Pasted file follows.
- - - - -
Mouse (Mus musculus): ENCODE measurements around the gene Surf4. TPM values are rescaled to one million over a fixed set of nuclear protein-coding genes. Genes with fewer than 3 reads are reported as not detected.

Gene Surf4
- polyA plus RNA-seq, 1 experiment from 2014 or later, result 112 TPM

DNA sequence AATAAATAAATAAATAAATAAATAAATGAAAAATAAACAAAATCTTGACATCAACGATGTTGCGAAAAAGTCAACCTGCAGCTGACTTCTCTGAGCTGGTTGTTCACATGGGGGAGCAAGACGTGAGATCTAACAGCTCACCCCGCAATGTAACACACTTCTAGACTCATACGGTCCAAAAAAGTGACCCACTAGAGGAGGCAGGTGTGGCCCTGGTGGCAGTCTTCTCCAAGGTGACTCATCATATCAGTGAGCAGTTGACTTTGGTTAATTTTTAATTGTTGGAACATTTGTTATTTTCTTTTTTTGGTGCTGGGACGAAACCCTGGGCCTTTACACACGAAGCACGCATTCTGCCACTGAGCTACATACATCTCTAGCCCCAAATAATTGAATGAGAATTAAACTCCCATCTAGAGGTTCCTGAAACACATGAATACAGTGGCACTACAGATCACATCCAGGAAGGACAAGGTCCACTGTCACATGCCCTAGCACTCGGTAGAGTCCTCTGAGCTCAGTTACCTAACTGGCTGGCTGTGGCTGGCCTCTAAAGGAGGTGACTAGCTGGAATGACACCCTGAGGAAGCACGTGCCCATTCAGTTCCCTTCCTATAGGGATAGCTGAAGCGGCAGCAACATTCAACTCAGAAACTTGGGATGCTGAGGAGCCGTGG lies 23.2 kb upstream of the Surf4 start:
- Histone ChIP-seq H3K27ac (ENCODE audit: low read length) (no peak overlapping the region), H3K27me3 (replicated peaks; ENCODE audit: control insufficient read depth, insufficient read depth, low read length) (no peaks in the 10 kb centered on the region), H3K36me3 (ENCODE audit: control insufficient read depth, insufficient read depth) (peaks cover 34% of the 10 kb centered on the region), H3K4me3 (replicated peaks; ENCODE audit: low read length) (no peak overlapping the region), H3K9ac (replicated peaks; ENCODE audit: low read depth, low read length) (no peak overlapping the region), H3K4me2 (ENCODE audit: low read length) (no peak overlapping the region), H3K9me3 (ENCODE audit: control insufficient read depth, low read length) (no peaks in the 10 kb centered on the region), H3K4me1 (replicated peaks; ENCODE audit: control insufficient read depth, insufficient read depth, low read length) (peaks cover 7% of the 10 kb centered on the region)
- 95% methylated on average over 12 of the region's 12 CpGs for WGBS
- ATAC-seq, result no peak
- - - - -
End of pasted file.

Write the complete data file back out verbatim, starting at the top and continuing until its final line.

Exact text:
Mouse (Mus musculus): ENCODE measurements around the gene Surf4. TPM values are rescaled to one million over a fixed set of nuclear protein-coding genes. Genes with fewer than 3 reads are reported as not detected.

Gene Surf4
- polyA plus RNA-seq, 1 experiment from 2014 or later, result 112 TPM

DNA sequence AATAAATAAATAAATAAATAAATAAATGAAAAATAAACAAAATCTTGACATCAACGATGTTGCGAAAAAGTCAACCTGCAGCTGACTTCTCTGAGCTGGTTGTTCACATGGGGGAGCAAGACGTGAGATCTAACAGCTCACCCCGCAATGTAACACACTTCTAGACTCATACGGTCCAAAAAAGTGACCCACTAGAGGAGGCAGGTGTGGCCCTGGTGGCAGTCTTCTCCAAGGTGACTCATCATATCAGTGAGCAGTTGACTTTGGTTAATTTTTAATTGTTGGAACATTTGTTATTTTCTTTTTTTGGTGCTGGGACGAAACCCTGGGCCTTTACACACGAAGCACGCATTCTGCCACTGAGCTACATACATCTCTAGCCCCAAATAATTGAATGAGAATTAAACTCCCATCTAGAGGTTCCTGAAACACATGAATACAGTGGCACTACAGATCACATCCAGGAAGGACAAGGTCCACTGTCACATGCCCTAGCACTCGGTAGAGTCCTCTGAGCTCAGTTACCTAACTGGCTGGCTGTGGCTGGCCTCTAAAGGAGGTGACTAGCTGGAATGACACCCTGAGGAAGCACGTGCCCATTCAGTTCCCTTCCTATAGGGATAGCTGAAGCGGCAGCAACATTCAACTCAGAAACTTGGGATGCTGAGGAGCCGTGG lies 23.2 kb upstream of the Surf4 start:
- Histone ChIP-seq H3K27ac (ENCODE audit: low read length) (no peak overlapping the region), H3K27me3 (replicated peaks; ENCODE audit: control insufficient read depth, insufficient read depth, low read length) (no peaks in the 10 kb centered on the region), H3K36me3 (ENCODE audit: control insufficient read depth, insufficient read depth) (peaks cover 34% of the 10 kb centered on the region), H3K4me3 (replicated peaks; ENCODE audit: low read length) (no peak overlapping the region), H3K9ac (replicated peaks; ENCODE audit: low read depth, low read length) (no peak overlapping the region), H3K4me2 (ENCODE audit: low read length) (no peak overlapping the region), H3K9me3 (ENCODE audit: control insufficient read depth, low read length) (no peaks in the 10 kb centered on the region), H3K4me1 (replicated peaks; ENCODE audit: control insufficient read depth, insufficient read depth, low read length) (peaks cover 7% of the 10 kb centered on the region)
- 95% methylated on average over 12 of the region's 12 CpGs for WGBS
- ATAC-seq, result no peak